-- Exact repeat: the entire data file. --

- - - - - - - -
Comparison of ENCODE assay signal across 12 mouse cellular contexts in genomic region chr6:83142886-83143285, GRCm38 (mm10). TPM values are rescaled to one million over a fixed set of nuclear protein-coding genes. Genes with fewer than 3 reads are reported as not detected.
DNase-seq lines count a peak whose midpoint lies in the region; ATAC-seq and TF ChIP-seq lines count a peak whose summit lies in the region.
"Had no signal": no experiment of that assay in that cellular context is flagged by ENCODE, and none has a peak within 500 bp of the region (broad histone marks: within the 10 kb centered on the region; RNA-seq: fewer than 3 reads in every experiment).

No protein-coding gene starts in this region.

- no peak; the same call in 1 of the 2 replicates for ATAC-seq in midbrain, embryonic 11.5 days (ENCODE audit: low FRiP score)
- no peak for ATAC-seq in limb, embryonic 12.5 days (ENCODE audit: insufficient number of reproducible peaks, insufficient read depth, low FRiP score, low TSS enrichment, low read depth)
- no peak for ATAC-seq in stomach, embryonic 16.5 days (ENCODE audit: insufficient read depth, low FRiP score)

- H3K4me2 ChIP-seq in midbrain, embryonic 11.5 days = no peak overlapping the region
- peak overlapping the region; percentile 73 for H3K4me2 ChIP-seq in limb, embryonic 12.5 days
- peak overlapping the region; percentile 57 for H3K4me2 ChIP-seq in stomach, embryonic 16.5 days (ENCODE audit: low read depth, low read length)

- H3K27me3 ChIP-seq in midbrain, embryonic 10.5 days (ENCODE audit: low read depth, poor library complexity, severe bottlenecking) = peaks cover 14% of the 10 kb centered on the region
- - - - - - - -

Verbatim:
Comparison of ENCODE assay signal across 12 mouse cellular contexts in genomic region chr6:83142886-83143285, GRCm38 (mm10). TPM values are rescaled to one million over a fixed set of nuclear protein-coding genes. Genes with fewer than 3 reads are reported as not detected.
DNase-seq lines count a peak whose midpoint lies in the region; ATAC-seq and TF ChIP-seq lines count a peak whose summit lies in the region.
"Had no signal": no experiment of that assay in that cellular context is flagged by ENCODE, and none has a peak within 500 bp of the region (broad histone marks: within the 10 kb centered on the region; RNA-seq: fewer than 3 reads in every experiment).

No protein-coding gene starts in this region.

- no peak; the same call in 1 of the 2 replicates for ATAC-seq in midbrain, embryonic 11.5 days (ENCODE audit: low FRiP score)
- no peak for ATAC-seq in limb, embryonic 12.5 days (ENCODE audit: insufficient number of reproducible peaks, insufficient read depth, low FRiP score, low TSS enrichment, low read depth)
- no peak for ATAC-seq in stomach, embryonic 16.5 days (ENCODE audit: insufficient read depth, low FRiP score)

- H3K4me2 ChIP-seq in midbrain, embryonic 11.5 days = no peak overlapping the region
- peak overlapping the region; percentile 73 for H3K4me2 ChIP-seq in limb, embryonic 12.5 days
- peak overlapping the region; percentile 57 for H3K4me2 ChIP-seq in stomach, embryonic 16.5 days (ENCODE audit: low read depth, low read length)

- H3K27me3 ChIP-seq in midbrain, embryonic 10.5 days (ENCODE audit: low read depth, poor library complexity, severe bottlenecking) = peaks cover 14% of the 10 kb centered on the region